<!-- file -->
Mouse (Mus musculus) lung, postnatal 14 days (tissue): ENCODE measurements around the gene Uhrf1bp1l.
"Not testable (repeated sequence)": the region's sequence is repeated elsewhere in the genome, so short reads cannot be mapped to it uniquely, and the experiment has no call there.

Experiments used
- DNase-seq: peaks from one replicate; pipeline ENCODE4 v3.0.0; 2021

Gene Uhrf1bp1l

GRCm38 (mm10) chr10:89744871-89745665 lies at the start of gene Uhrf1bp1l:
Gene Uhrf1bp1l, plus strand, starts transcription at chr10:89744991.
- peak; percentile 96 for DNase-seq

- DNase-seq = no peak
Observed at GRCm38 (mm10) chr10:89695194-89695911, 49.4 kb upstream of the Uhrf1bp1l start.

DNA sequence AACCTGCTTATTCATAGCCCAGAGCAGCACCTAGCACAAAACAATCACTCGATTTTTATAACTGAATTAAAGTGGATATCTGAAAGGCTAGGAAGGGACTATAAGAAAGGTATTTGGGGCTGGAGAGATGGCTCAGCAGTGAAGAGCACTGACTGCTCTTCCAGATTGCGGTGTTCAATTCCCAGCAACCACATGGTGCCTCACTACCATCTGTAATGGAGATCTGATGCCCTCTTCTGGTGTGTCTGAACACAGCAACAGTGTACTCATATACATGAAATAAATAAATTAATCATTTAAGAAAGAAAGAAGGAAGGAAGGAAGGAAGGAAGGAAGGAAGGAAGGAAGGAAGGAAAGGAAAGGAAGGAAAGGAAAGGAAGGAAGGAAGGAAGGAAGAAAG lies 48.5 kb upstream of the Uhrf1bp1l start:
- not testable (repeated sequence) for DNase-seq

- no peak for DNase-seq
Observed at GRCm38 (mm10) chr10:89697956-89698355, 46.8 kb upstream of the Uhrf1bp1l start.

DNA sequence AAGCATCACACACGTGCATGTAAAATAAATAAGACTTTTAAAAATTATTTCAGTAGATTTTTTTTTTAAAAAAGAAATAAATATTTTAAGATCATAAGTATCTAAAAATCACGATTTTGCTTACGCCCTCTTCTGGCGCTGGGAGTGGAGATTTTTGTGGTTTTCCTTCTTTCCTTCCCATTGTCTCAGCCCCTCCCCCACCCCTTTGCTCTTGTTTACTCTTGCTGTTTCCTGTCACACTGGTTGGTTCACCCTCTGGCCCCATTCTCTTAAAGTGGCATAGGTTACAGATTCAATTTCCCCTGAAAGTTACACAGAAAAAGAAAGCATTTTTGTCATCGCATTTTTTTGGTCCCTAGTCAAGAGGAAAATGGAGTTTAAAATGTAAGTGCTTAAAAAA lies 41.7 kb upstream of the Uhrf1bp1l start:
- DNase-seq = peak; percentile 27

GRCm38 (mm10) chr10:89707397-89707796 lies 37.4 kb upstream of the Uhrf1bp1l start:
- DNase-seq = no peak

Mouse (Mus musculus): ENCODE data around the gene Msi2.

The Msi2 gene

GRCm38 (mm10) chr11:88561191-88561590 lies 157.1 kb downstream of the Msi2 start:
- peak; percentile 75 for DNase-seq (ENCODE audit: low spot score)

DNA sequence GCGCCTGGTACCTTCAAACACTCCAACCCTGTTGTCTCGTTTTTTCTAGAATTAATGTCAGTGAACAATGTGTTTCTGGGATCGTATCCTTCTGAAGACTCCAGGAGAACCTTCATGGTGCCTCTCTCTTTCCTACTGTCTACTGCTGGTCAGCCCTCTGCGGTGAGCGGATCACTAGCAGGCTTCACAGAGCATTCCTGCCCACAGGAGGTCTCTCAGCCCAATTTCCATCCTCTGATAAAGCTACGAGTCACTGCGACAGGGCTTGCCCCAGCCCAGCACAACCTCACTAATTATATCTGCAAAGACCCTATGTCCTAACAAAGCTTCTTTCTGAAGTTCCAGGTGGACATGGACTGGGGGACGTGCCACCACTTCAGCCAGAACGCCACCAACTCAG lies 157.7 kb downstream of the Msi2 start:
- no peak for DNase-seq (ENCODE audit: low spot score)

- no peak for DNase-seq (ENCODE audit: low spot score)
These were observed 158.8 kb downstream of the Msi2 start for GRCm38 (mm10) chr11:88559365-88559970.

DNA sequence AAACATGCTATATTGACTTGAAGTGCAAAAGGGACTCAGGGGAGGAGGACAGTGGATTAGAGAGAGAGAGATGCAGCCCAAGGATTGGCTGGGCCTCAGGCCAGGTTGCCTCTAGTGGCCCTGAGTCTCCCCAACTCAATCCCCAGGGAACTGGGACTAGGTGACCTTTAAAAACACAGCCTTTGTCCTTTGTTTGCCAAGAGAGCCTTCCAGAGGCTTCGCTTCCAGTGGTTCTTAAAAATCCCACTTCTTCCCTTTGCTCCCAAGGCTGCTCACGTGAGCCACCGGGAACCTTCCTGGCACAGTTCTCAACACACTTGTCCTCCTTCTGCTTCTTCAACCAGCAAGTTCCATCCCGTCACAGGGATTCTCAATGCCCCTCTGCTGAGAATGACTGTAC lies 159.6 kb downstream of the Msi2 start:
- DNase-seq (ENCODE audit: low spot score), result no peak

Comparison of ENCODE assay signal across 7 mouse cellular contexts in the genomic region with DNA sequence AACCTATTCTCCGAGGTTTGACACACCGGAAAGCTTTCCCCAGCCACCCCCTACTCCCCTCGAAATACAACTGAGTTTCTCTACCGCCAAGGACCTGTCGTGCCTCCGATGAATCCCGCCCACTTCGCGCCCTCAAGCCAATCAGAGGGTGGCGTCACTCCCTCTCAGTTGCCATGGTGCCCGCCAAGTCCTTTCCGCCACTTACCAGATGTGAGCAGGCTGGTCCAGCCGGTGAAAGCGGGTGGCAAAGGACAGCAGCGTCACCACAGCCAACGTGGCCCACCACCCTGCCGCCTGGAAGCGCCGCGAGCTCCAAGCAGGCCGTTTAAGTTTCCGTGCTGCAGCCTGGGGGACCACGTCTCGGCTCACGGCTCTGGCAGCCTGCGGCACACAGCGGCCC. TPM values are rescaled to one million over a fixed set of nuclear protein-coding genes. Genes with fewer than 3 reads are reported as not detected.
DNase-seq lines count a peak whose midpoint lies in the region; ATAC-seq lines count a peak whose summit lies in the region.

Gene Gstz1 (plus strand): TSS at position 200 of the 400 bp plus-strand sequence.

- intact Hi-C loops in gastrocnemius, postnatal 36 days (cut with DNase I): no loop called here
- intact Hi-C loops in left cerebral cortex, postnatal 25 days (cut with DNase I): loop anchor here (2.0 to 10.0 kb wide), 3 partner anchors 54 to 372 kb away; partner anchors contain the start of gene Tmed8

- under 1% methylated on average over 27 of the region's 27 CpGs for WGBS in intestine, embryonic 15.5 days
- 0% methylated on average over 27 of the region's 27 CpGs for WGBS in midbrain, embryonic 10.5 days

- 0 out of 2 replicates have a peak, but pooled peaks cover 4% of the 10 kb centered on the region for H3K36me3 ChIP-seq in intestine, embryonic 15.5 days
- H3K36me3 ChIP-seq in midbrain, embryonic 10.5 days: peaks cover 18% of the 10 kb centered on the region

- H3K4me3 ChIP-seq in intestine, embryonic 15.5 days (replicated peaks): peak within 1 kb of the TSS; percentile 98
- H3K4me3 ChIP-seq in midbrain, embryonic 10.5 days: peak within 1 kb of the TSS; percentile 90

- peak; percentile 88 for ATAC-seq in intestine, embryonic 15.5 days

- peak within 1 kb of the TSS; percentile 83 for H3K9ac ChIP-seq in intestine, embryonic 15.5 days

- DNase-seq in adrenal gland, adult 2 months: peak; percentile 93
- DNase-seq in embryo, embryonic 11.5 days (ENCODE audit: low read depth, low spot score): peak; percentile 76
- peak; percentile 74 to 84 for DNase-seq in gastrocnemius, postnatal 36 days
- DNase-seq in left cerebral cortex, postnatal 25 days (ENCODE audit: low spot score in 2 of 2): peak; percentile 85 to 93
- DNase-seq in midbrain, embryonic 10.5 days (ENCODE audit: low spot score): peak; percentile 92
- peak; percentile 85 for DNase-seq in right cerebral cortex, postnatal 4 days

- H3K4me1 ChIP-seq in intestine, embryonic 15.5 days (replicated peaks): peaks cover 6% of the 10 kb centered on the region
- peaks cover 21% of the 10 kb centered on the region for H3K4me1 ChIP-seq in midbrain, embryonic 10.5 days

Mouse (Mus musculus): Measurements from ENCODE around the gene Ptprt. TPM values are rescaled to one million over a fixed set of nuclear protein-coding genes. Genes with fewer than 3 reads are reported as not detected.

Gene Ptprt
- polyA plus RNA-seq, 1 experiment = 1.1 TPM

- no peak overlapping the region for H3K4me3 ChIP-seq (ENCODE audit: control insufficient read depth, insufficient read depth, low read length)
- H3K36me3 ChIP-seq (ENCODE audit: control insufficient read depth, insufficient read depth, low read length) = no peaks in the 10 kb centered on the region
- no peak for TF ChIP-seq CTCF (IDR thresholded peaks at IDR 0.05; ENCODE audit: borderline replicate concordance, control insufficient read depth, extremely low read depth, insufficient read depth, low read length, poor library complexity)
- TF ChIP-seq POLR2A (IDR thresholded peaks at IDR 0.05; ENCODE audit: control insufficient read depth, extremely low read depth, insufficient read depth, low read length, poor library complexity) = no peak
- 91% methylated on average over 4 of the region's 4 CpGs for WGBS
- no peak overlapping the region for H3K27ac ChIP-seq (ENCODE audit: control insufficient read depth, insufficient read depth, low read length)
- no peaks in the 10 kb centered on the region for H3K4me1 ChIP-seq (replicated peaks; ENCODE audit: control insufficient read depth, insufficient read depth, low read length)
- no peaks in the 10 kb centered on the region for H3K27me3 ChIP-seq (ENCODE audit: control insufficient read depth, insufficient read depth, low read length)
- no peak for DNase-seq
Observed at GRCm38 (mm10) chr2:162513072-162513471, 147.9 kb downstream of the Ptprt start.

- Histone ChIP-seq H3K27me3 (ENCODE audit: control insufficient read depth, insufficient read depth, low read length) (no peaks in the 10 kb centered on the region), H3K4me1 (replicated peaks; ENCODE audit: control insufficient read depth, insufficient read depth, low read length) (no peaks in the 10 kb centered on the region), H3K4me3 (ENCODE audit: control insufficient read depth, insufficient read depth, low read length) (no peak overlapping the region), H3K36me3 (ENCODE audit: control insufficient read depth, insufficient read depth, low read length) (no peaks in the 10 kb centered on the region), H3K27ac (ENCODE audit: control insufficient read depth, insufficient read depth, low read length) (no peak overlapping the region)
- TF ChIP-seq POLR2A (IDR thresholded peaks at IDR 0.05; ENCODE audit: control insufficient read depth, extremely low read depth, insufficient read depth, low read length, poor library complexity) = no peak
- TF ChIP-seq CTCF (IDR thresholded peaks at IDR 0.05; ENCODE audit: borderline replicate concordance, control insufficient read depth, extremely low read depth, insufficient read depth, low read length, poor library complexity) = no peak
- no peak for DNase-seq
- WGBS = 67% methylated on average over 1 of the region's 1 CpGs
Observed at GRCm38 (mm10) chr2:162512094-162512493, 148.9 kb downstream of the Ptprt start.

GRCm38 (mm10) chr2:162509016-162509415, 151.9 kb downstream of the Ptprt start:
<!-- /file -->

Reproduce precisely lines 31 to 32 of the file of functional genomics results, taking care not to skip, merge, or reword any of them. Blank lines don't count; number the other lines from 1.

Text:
Gene Gstz1 (plus strand): TSS at position 200 of the 400 bp plus-strand sequence.

- intact Hi-C loops in gastrocnemius, postnatal 36 days (cut with DNase I): no loop called here